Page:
You're looking forward to a holiday, but what will you do about work? How will they manage without you? Being armed with your cell phone, pager, and laptop may seem the hallmark of productivity, but experts warn of the unhealthy drawbacks to not unplugging these devices.
You open incoming email--no matter how busy you are--and text with one hand while typing with the other. Information flies at you, hurling faster than you can handle. The tools you once hoped would free your time have enslaved you.
The results of this multitasking? Irritability. Loss of focus. Obsessive behaviour. In short, symptoms that resemble attention deficit disorder (ADD), and, according to psychiatrist and ADHD expert, Dr. Ned Hallowell, the birth of a new culprit: ADT. Attention deficit trait (or ADT) is sweeping through contemporary corporate culture. Time is lost, impatience and irritability reign, and productivity declines as we become more dependent on technology and that once-celebrated skill: multi-tasking.
It's hard to accept, but try to remember that the purpose of a break is to leave business behind. Before you take time off, it's important to develop some coping strategies for the workplace and avoid falling prey to compulsive mobile-phone checking and furtive email peeks. Learn how to unplug and tune in.
Before Your Holiday
Set aside thirty minutes each day for relaxing and recharging. It may be harder than it seems, but it is essential to incorporate "me time" into your day, every day. Take this opportunity to turn off the phone, step away from the computer, lower the blinds, and remove yourself from the frenzy. When the time comes, you'll be better equipped to appreciate your holiday break.
The more you get sucked in to the computer screen, the more you get sucked away from human contact. Dr. Hallowell insists that performing well at work, and in personal and professional relationships, requires in-person encounters. Take a stroll or a coffee break with co-workers to reconnect and recharge.
Put the electronics down.
Staying plugged-in during your break isn't healthy; it blurs the boundaries between personal time and work time. If your summer holiday turns into an extension of your office, you'll spend less time soaking up the sun and enjoying your family. Mobile phones, personal digital assistants, and electronic notebooks make you easily accessible. If you really want to unplug from work while you're on holiday, unplug the gadgets. Without the distraction of Droids, iPhones, Xboxes and PSPs, you'll find you actually have time to do activities you enjoy.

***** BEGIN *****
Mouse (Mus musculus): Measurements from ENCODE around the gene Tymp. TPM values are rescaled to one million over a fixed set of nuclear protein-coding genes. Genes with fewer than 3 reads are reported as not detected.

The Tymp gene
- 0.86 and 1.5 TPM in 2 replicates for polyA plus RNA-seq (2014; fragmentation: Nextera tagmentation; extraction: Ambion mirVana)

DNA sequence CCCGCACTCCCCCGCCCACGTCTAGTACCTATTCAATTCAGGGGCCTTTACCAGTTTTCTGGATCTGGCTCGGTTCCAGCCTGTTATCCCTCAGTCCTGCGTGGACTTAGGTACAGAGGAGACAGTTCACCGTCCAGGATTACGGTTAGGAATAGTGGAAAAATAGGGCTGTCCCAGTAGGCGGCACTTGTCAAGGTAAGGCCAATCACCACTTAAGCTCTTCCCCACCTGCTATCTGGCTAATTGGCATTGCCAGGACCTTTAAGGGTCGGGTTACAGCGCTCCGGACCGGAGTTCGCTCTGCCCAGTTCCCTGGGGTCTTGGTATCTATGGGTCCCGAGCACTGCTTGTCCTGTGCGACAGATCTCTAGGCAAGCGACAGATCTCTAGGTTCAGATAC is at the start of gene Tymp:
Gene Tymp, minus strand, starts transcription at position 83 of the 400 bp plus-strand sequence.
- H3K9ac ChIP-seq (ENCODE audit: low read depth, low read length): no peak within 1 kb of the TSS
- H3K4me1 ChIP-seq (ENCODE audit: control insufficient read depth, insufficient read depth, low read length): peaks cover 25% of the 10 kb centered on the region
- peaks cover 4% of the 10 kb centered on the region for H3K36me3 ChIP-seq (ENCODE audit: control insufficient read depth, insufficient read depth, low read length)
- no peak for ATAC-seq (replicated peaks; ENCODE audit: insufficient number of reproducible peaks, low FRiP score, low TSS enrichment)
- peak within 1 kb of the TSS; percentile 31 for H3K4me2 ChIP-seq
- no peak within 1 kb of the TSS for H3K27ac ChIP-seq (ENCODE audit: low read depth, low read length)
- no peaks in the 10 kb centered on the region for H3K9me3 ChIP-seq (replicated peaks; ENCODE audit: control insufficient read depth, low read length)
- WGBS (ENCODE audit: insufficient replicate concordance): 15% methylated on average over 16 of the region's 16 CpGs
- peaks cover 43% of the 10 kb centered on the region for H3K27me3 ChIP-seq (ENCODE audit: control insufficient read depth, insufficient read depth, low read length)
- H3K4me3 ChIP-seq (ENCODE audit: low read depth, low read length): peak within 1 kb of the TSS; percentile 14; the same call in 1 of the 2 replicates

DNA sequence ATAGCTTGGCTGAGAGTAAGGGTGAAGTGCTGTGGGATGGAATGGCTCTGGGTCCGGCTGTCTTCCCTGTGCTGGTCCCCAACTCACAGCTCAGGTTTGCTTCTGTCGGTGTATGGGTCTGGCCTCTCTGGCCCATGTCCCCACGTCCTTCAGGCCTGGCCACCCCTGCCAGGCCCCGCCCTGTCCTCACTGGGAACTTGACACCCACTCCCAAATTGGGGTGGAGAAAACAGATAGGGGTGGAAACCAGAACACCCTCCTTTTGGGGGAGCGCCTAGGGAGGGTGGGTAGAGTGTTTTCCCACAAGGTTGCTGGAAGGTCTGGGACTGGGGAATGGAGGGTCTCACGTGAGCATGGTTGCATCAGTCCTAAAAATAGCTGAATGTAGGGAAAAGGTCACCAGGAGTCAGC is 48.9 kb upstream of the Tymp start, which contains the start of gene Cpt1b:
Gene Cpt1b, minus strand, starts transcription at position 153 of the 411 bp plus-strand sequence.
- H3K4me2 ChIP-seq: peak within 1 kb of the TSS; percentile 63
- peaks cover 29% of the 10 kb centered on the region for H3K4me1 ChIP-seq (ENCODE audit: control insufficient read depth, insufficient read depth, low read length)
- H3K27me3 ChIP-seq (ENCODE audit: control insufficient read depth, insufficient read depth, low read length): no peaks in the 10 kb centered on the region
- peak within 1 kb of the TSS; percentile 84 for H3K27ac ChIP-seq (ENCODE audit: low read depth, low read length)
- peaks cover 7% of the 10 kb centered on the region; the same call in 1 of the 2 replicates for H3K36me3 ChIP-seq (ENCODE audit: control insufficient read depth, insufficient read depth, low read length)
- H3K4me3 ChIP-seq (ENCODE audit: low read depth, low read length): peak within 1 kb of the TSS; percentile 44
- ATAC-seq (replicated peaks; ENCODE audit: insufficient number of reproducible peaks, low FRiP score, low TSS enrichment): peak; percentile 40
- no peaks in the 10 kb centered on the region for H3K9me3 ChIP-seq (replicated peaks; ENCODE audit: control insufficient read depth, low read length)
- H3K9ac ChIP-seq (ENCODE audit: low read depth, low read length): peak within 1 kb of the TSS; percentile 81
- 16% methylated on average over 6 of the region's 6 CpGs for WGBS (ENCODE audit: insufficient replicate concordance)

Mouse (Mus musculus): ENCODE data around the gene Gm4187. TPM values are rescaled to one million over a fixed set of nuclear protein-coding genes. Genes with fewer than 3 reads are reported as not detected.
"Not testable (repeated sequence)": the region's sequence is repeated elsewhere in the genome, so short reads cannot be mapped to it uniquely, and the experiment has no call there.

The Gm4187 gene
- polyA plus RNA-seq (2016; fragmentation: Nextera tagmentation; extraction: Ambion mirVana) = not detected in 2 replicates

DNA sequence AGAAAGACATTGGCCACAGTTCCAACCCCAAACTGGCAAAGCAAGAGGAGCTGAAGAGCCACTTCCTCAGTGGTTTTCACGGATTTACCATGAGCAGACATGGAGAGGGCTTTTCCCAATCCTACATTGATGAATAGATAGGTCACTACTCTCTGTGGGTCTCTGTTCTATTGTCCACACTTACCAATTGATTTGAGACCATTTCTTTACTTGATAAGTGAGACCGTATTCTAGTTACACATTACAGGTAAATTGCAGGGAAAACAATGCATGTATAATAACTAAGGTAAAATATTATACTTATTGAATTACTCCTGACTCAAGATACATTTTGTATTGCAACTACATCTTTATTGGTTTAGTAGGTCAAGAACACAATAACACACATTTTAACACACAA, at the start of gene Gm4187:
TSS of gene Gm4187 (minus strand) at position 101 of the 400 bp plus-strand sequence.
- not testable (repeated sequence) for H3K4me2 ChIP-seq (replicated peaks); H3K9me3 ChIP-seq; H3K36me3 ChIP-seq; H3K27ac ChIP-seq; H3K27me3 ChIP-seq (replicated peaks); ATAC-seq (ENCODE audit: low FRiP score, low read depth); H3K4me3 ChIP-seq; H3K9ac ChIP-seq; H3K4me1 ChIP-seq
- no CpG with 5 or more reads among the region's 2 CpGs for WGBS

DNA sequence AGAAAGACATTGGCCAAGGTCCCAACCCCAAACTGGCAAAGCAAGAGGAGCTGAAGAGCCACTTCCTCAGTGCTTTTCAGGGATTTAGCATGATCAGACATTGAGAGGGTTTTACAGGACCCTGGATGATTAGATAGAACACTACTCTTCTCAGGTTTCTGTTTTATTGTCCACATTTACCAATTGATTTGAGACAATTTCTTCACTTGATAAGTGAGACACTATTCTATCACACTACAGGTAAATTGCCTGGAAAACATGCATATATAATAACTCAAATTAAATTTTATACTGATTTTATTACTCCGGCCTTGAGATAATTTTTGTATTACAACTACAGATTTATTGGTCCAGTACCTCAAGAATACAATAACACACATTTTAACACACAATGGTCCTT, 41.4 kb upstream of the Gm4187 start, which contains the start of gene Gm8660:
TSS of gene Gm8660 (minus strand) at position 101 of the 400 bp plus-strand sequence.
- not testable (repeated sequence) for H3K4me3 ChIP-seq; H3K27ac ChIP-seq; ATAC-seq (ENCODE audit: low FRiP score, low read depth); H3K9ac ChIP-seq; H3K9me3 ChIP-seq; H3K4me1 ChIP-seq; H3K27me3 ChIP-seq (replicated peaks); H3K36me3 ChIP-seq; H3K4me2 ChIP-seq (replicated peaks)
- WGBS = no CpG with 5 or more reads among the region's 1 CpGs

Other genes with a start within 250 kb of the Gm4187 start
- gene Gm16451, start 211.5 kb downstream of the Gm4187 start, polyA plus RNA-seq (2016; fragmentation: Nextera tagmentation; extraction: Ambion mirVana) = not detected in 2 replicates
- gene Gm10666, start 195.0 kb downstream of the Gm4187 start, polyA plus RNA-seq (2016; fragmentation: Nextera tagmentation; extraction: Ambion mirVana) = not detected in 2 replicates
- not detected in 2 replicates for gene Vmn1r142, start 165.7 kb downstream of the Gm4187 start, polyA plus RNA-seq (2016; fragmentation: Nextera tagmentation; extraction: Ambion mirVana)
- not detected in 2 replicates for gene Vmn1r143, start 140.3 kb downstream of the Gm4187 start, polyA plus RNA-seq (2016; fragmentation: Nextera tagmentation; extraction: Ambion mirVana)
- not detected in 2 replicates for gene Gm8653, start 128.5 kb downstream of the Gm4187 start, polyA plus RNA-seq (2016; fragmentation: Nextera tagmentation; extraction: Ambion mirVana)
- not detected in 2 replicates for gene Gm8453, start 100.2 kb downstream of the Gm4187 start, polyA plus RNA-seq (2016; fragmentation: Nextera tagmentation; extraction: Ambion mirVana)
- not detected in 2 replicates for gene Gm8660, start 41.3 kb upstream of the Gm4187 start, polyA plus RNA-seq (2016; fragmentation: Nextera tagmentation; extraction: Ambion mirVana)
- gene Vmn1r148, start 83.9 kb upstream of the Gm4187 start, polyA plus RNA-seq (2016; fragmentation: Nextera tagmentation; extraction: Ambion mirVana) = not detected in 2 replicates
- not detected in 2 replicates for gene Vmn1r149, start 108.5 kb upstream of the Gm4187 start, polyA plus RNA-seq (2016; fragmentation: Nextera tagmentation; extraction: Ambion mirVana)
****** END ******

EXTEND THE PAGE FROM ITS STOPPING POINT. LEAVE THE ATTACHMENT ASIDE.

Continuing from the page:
Limit yourself to only a mobile phone, for emergencies. Silence the ringer while you're relaxing or having family time and don't succumb to the temptation to check your voicemail every 10 minutes. Give your colleagues specific days and times that you'll be available, and stick to the schedule.
Step away from the computer.
You want to upload your photographs. You need to check in with family and friends on Facebook. No, you don't--at least not right now. Enjoy the vacation before it slips away and becomes a memory. Facebook and uploading photos can wait. Use your holiday as it was meant to be used: for recharging and rejuvenating.
Avoid the distraction of work emails by forwarding work messages to a temporary address that you can check later. Or, put your email account on vacation hold and designate a co-worker as an emergency contact to ease your anxiety.
Surviving the Age of Multitasking
We live in an age that rewards multi-tasking. In this era of gadgets--filled not only with new technologies, but a new vocabulary ("googling") to match--it is increasingly harder to set aside time to focus on one task and one task only.
Be the boss.
You do have control. All it takes is a simple click of the "off" button to tune out phone calls, emails, text messages, and faxes. If you're stealing nervous glances at the clock, shut that off too. Every time you're interrupted, your brain has to reconstruct what you were doing.
Dr. Hallowell offers coping strategies in his book CrazyBusy: Overstretched, Overbooked and About to Snap--Strategies for Coping in a World Gone ADD. The chief lesson he encourages: regain control. We can't jump off this speeding train, but perhaps we can slow it down.